From your nephews to the ‘influencer’: how the lack of real models affects mothers
Ane Bengoa had to go to a psychologist to externalize what was happening to her. She met a group of mothers and created “a tribe.” Today, months after naming what she was going through, she is enjoying parenting and feels less drained. “Now that more than a year has passed, I have a clear vision of what happened to me,” she reflects. “I had no examples of mothers close to me, I never had babies close to me, nor did I see any relatives breastfeeding… I lack examples in my environment.”
In Spain, never had so few children been born as now. Not even during the Civil War. And this, in some way, affects first-time mothers: “Women learned a lot about parenting by proximity,” explains psychologist Isabel del Campo. “They had contact with friends who had children, with cousins, with nephews… but now, as the birth rate drops, that exposure to being with other mothers before being one is lower. Most women face that experience without prior knowledge. And that can be a problem.
This is further aggravated when the lack of close references is replaced by the famous and influencers. “The image they sell of motherhood is very romanticized,” says Natalia López, a 33-year-old from Barcelona with a three-year-old son. From social networks, she denounces her, unrealistic standards are established, with which a new mother tends to compare herself. And in that comparison she always loses out. “It’s like the image of how women had to be in the fifties, but adapted to today. And it’s scary. You have to always be in love with your son, who also has to be the nicest and share your values and be the funniest. And you have to arrive at everything with your best smile and, if you stop taking time to go to beers, you are one of those who since they are mothers have changed and have become imbeciles”.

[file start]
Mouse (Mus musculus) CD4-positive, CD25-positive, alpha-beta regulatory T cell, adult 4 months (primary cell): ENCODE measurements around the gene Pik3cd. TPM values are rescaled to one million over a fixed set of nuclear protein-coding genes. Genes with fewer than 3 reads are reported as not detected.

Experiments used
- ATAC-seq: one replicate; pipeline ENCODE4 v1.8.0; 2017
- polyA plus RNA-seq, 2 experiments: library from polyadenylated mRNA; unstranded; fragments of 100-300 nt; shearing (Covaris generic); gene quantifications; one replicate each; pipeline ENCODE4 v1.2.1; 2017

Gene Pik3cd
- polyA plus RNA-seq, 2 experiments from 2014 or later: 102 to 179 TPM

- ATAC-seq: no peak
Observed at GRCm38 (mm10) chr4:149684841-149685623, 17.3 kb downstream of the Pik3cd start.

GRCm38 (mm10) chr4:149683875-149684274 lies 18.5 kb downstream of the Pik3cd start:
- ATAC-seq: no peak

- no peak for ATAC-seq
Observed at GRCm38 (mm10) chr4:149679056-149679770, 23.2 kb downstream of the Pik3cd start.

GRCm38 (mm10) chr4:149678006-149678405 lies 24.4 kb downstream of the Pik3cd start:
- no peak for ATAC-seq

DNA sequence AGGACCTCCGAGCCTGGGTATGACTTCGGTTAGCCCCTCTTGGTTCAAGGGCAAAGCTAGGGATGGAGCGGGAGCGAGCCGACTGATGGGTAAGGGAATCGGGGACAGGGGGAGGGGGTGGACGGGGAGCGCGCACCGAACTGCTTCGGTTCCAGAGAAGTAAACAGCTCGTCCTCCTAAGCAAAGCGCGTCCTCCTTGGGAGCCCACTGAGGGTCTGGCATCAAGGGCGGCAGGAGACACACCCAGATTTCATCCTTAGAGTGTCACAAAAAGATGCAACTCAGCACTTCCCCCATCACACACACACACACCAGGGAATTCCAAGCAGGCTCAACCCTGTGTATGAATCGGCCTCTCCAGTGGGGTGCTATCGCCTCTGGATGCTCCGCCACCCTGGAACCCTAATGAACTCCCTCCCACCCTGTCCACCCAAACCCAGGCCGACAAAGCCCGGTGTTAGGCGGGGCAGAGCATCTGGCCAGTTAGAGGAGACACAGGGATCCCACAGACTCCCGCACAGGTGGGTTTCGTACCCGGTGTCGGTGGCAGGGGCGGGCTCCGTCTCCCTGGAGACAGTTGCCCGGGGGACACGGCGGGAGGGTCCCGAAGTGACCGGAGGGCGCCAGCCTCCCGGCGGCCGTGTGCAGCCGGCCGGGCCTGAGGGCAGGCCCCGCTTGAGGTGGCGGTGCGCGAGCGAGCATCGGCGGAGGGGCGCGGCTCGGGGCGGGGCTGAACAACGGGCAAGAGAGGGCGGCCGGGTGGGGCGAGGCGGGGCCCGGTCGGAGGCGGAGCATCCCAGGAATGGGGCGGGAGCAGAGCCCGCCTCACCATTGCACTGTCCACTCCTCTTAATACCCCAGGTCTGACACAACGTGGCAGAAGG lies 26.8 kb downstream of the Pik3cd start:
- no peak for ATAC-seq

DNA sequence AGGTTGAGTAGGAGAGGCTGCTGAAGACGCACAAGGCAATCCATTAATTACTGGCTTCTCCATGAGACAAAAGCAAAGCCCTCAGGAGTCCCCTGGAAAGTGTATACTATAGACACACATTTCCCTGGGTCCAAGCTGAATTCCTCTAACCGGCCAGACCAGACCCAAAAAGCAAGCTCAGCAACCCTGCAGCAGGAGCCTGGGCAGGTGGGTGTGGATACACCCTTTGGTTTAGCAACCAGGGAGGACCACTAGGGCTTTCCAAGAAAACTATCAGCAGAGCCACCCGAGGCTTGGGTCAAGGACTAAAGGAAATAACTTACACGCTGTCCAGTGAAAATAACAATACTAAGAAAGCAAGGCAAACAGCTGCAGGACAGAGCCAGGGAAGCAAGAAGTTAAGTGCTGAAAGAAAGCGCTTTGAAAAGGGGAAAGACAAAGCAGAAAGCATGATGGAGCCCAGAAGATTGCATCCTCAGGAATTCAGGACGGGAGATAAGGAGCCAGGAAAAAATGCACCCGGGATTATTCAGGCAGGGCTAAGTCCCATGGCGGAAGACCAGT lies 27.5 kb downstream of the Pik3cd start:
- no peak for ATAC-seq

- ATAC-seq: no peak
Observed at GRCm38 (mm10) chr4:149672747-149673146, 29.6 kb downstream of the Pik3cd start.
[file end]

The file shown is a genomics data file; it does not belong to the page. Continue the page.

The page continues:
The problem, the interviewees agree, is not the children or the job; it is the system. The incorporation of women into the labor market has led wealthier parents to outsource care and those who cannot afford it to combine work and parenting, in a distribution of roles in which women tend to lose. On the other hand, there is a lot of information about parenting and many idealized models that are difficult to identify with. Motherhood is sold on the networks passed through an Instagram filter. “We have a problem as a society,” says Dr. Del Campo. “If work and parenting are combined, social relationships and time for oneself are most likely to suffer. And this is difficult to assume in a context in which there is a lot of pressure on parents to educate consciously, to be positive, not to miss a minute…” The interviewees agree with this diagnosis. So do the studios. Natalia López sums it up in a sentence that she read once and that has been repeated endlessly ever since: “We have to raise our children as if we didn’t have a job and we have to work as if we didn’t have children.”